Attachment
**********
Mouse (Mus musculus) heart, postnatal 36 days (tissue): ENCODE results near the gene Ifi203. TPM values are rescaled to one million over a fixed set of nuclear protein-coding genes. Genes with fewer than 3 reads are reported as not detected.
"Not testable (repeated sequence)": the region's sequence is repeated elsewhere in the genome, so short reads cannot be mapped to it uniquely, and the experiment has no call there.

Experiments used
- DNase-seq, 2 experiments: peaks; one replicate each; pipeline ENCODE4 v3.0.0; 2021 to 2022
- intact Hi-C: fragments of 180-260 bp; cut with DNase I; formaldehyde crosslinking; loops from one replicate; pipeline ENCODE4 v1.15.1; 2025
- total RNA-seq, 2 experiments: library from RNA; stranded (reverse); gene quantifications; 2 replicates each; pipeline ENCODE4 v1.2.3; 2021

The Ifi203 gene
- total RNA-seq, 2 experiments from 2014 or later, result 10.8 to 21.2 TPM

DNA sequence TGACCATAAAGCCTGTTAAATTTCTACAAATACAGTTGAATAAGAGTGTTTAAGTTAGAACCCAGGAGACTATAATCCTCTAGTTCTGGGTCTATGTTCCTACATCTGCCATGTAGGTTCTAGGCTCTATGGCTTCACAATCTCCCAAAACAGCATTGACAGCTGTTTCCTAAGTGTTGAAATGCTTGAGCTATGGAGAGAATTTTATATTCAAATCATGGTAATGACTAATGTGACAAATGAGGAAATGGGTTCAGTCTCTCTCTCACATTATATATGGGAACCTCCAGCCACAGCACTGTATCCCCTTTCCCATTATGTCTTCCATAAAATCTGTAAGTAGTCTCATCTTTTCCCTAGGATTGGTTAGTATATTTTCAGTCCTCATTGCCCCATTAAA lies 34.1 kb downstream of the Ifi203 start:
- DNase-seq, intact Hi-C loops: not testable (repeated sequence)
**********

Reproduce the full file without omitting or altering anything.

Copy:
Mouse (Mus musculus) heart, postnatal 36 days (tissue): ENCODE results near the gene Ifi203. TPM values are rescaled to one million over a fixed set of nuclear protein-coding genes. Genes with fewer than 3 reads are reported as not detected.
"Not testable (repeated sequence)": the region's sequence is repeated elsewhere in the genome, so short reads cannot be mapped to it uniquely, and the experiment has no call there.

Experiments used
- DNase-seq, 2 experiments: peaks; one replicate each; pipeline ENCODE4 v3.0.0; 2021 to 2022
- intact Hi-C: fragments of 180-260 bp; cut with DNase I; formaldehyde crosslinking; loops from one replicate; pipeline ENCODE4 v1.15.1; 2025
- total RNA-seq, 2 experiments: library from RNA; stranded (reverse); gene quantifications; 2 replicates each; pipeline ENCODE4 v1.2.3; 2021

The Ifi203 gene
- total RNA-seq, 2 experiments from 2014 or later, result 10.8 to 21.2 TPM

DNA sequence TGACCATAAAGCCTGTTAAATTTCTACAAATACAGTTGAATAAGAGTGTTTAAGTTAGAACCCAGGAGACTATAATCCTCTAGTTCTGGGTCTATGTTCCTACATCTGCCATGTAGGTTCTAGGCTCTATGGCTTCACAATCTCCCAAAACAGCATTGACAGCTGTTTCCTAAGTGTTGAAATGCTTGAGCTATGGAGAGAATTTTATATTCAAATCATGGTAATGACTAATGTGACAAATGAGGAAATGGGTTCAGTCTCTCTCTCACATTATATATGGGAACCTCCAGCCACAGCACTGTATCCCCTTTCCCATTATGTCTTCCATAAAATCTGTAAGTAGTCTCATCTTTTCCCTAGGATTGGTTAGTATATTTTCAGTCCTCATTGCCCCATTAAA lies 34.1 kb downstream of the Ifi203 start:
- DNase-seq, intact Hi-C loops: not testable (repeated sequence)